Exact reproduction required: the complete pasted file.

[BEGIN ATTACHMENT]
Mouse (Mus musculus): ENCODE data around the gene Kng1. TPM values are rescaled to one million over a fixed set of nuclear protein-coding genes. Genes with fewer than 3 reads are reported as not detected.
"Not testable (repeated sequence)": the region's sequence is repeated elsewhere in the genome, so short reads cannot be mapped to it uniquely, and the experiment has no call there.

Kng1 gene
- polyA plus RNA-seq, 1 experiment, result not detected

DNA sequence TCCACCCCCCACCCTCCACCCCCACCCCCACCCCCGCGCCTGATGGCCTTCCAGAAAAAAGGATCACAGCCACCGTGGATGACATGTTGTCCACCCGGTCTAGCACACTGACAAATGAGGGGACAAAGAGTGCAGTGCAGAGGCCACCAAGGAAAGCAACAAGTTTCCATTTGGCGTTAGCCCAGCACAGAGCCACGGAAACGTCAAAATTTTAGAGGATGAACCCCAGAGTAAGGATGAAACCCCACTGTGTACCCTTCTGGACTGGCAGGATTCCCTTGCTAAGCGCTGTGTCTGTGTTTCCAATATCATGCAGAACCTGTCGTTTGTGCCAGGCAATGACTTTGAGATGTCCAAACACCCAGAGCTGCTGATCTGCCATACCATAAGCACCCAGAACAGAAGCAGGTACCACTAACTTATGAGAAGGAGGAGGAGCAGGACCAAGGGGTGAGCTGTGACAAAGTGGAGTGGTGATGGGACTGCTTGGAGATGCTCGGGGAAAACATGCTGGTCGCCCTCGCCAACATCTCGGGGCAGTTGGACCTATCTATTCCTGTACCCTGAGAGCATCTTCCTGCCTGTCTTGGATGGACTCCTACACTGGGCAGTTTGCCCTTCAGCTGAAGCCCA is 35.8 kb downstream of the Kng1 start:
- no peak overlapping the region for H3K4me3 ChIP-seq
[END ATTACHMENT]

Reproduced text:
Mouse (Mus musculus): ENCODE data around the gene Kng1. TPM values are rescaled to one million over a fixed set of nuclear protein-coding genes. Genes with fewer than 3 reads are reported as not detected.
"Not testable (repeated sequence)": the region's sequence is repeated elsewhere in the genome, so short reads cannot be mapped to it uniquely, and the experiment has no call there.

Kng1 gene
- polyA plus RNA-seq, 1 experiment, result not detected

DNA sequence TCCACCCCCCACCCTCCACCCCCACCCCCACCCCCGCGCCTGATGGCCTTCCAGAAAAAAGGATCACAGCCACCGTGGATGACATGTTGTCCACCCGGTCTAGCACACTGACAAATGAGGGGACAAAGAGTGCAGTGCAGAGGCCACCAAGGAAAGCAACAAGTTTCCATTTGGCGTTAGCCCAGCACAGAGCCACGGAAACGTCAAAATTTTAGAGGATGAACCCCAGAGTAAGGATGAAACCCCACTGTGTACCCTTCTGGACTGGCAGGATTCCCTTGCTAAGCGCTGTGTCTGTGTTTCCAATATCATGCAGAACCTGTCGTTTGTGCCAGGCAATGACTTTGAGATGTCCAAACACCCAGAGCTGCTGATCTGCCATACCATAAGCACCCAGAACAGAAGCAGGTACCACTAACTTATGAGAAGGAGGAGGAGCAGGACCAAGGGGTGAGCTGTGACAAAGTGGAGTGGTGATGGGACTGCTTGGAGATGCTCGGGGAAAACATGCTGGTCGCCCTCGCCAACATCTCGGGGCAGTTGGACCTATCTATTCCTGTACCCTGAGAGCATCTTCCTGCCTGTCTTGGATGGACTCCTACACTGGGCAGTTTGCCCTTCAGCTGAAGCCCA is 35.8 kb downstream of the Kng1 start:
- no peak overlapping the region for H3K4me3 ChIP-seq